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Expert Helps Parents Manage Child Use of Modern Technology
Eitan D. Schwarz MD -- ZillyDilly for iPad Eitan D. Schwarz MD -- ZillyDilly for iPad
Wednesday, November 17, 2010

Younger and younger children are now in charge of how they consume media, and they are mostly consuming junk. Surveys show that older kids spend over 50 hours a week and growing. Family interactions, imaginative play, and grades drop when media increase.

Excessive consumption can cause emotional difficulties, as well as result from existing ones. Children need the thoughtful, active and positive guidance of their parents in this amazing Wild-West tech environment. Merely restricting access is just not enough.

In his new book, Kids, Parents & Technology: A Guide for Young Families, Dr. Eitan Schwarz suggests a family media plan that involves a certain amount of time each week with home media that adds to family relationships, socialization, values education, education enrichment, and entertainment.

The Illinois psychiatrist states that the family-based approach – empowering and educating parents and giving them good tools to manage kids' media consumption – can complement many of the aims of both the child advocacy communities and the media industries and of the legislative and policy initiatives currently being discussed.

Dr. Schwarz recommends that parents begin when children are infants, gradually decreasing their supervision and participation and increasing their collaoration as the children age. For every age group, there is a world of fun Internet sites and electronic games that contribute to a child's development. His book is a roadmap that is carefully designed to enable parents who feel inadequate and guilty about the place of home media so they can become effective and empowered. Here are some of the helpful ideas he offers up

• Take Charge – Have confidence and take charge. You can manage this important area of your kids lives. You have the home-court advantage. Many parents too readily take a back seat and let kids take the lead. In what other important area of life would they let that happen?

• Media are Appliances – Start thinking of media as family appliances that must have positive values. Kids treat media as toys, but they are in fact adult tools with enormous power. Would you let your unsupervised young child use the telephone or oven? Only devices with proven benefits belong in children's hands.

• Technology is Healthy – From infancy onwards, teach kids to appreciate technology as a healthy and routine part of family life. Starting young, children will learn that using technology is collaborative and social — and not an isolating solitary activity.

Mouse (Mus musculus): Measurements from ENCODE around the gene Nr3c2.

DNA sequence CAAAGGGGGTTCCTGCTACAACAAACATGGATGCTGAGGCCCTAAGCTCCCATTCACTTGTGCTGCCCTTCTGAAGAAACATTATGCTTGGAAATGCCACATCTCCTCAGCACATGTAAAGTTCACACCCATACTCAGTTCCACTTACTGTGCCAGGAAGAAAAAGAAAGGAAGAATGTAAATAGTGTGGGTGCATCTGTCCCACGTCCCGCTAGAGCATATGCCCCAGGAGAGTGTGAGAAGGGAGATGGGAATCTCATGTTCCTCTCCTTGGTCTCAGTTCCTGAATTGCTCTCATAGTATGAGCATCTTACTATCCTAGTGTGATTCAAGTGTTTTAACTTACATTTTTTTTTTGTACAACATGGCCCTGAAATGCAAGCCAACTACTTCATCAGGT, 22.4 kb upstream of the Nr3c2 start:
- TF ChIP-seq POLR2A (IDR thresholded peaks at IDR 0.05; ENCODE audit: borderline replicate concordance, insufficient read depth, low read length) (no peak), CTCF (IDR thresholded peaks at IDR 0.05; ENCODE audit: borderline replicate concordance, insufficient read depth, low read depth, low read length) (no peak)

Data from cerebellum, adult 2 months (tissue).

• Include the Whole Family – Create a new environment around the online family computer and other media to promote mutuality, fun, respect, and development for the entire family. Moving the home computer away from the wall and arranging seating all around it will make it a popular center for family life.

• Make Media a Positive Learning Tool – Just as you already shop for healthy food, harvest the positive opportunities offered by media. For example, for every age group there are wonderful Internet sites that offer a world of learning entertainment experiences.

• Create Healthy Media Plans – Like you do meal plans, tailor media use into daily menus for each child to provide Growth Opportunities. For example, regularly require enough online time on activities that enhance good values and education enrichment.

The explosive use of home computers and other technology-based consumer media—some intended for children as young as six months—has parents concerned about the impact of computers, video games, smart phones and other interactive media on their children's development, family life, and social relationships.

Parents need to focus on the educational value of home technology, says family and child psychiatrist Eitan D. Schwarz, M.D., also known to his patients as Dr. S. They should plan their children's use of the media for growth and development opportunities just as they plan meals for nutrition and health. And, just as they should share dinners together, they should spend time together with interactive media.

Recognizing the educational power of audio and visual devices, Dr. Schwarz conveys his messages through a series of videos—some for parents, some for children—on his website, www.mydigitalfamily.org.

Lynda O'Connor
(847) 615-5462